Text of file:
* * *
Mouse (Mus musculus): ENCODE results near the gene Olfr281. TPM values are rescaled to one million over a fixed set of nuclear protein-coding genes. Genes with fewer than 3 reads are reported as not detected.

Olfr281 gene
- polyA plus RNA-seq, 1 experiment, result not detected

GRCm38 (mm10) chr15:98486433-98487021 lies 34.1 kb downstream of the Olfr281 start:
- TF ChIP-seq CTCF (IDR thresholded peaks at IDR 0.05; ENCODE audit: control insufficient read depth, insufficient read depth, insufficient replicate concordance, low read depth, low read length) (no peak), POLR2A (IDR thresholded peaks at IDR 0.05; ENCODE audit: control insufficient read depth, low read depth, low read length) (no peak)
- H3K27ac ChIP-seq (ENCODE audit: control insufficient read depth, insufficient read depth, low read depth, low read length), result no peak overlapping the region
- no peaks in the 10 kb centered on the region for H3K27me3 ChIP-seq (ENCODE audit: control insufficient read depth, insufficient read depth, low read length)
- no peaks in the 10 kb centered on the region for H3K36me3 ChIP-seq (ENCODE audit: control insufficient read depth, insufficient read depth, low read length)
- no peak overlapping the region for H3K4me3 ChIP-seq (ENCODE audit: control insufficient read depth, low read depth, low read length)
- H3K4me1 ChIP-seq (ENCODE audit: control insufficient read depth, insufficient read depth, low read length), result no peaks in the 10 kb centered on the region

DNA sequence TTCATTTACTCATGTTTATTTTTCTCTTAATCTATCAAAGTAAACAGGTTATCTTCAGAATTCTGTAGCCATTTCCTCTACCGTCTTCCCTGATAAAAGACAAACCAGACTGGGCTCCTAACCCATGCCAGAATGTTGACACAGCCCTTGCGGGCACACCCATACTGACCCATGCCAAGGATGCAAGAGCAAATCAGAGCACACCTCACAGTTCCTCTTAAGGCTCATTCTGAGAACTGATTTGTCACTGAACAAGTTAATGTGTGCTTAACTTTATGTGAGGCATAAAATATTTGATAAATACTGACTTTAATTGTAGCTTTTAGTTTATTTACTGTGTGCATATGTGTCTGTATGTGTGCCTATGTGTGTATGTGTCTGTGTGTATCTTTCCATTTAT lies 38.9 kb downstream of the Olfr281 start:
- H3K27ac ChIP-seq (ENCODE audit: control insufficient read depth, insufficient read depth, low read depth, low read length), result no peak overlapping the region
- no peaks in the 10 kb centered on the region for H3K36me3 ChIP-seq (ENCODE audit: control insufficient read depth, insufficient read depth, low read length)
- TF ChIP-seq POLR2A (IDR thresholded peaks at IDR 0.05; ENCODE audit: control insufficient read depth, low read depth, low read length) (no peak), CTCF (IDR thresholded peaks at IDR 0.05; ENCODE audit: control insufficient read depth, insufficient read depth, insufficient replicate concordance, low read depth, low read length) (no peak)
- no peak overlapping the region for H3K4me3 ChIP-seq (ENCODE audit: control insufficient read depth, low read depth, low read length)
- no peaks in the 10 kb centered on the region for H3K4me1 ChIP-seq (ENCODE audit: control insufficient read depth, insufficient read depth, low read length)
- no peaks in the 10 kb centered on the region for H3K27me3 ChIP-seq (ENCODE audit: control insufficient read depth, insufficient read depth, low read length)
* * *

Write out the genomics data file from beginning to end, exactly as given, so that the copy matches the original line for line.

Mouse (Mus musculus): ENCODE results near the gene Olfr281. TPM values are rescaled to one million over a fixed set of nuclear protein-coding genes. Genes with fewer than 3 reads are reported as not detected.

Olfr281 gene
- polyA plus RNA-seq, 1 experiment, result not detected

GRCm38 (mm10) chr15:98486433-98487021 lies 34.1 kb downstream of the Olfr281 start:
- TF ChIP-seq CTCF (IDR thresholded peaks at IDR 0.05; ENCODE audit: control insufficient read depth, insufficient read depth, insufficient replicate concordance, low read depth, low read length) (no peak), POLR2A (IDR thresholded peaks at IDR 0.05; ENCODE audit: control insufficient read depth, low read depth, low read length) (no peak)
- H3K27ac ChIP-seq (ENCODE audit: control insufficient read depth, insufficient read depth, low read depth, low read length), result no peak overlapping the region
- no peaks in the 10 kb centered on the region for H3K27me3 ChIP-seq (ENCODE audit: control insufficient read depth, insufficient read depth, low read length)
- no peaks in the 10 kb centered on the region for H3K36me3 ChIP-seq (ENCODE audit: control insufficient read depth, insufficient read depth, low read length)
- no peak overlapping the region for H3K4me3 ChIP-seq (ENCODE audit: control insufficient read depth, low read depth, low read length)
- H3K4me1 ChIP-seq (ENCODE audit: control insufficient read depth, insufficient read depth, low read length), result no peaks in the 10 kb centered on the region

DNA sequence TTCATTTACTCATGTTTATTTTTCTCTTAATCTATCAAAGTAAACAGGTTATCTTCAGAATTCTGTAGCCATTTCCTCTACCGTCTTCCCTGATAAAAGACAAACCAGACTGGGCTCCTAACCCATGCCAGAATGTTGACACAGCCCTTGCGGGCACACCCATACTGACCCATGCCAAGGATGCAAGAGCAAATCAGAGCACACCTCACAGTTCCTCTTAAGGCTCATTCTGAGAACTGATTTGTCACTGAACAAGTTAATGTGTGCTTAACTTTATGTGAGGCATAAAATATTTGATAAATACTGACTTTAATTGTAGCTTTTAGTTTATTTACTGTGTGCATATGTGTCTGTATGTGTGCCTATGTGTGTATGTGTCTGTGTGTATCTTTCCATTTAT lies 38.9 kb downstream of the Olfr281 start:
- H3K27ac ChIP-seq (ENCODE audit: control insufficient read depth, insufficient read depth, low read depth, low read length), result no peak overlapping the region
- no peaks in the 10 kb centered on the region for H3K36me3 ChIP-seq (ENCODE audit: control insufficient read depth, insufficient read depth, low read length)
- TF ChIP-seq POLR2A (IDR thresholded peaks at IDR 0.05; ENCODE audit: control insufficient read depth, low read depth, low read length) (no peak), CTCF (IDR thresholded peaks at IDR 0.05; ENCODE audit: control insufficient read depth, insufficient read depth, insufficient replicate concordance, low read depth, low read length) (no peak)
- no peak overlapping the region for H3K4me3 ChIP-seq (ENCODE audit: control insufficient read depth, low read depth, low read length)
- no peaks in the 10 kb centered on the region for H3K4me1 ChIP-seq (ENCODE audit: control insufficient read depth, insufficient read depth, low read length)
- no peaks in the 10 kb centered on the region for H3K27me3 ChIP-seq (ENCODE audit: control insufficient read depth, insufficient read depth, low read length)